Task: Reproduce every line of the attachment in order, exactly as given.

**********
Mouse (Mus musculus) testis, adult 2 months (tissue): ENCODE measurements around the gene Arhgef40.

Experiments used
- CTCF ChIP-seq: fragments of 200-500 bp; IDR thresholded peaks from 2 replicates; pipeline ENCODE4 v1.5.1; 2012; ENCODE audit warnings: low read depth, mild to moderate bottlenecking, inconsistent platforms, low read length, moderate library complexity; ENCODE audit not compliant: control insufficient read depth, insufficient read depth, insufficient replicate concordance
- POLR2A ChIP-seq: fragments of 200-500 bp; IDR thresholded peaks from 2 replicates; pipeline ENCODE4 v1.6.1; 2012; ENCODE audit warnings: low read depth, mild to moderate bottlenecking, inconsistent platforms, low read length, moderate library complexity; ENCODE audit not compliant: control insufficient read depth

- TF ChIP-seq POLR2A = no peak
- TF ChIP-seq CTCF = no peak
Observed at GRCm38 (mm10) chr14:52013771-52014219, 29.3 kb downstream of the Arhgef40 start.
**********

Mouse (Mus musculus) testis, adult 2 months (tissue): ENCODE measurements around the gene Arhgef40.

Experiments used
- CTCF ChIP-seq: fragments of 200-500 bp; IDR thresholded peaks from 2 replicates; pipeline ENCODE4 v1.5.1; 2012; ENCODE audit warnings: low read depth, mild to moderate bottlenecking, inconsistent platforms, low read length, moderate library complexity; ENCODE audit not compliant: control insufficient read depth, insufficient read depth, insufficient replicate concordance
- POLR2A ChIP-seq: fragments of 200-500 bp; IDR thresholded peaks from 2 replicates; pipeline ENCODE4 v1.6.1; 2012; ENCODE audit warnings: low read depth, mild to moderate bottlenecking, inconsistent platforms, low read length, moderate library complexity; ENCODE audit not compliant: control insufficient read depth

- TF ChIP-seq POLR2A = no peak
- TF ChIP-seq CTCF = no peak
Observed at GRCm38 (mm10) chr14:52013771-52014219, 29.3 kb downstream of the Arhgef40 start.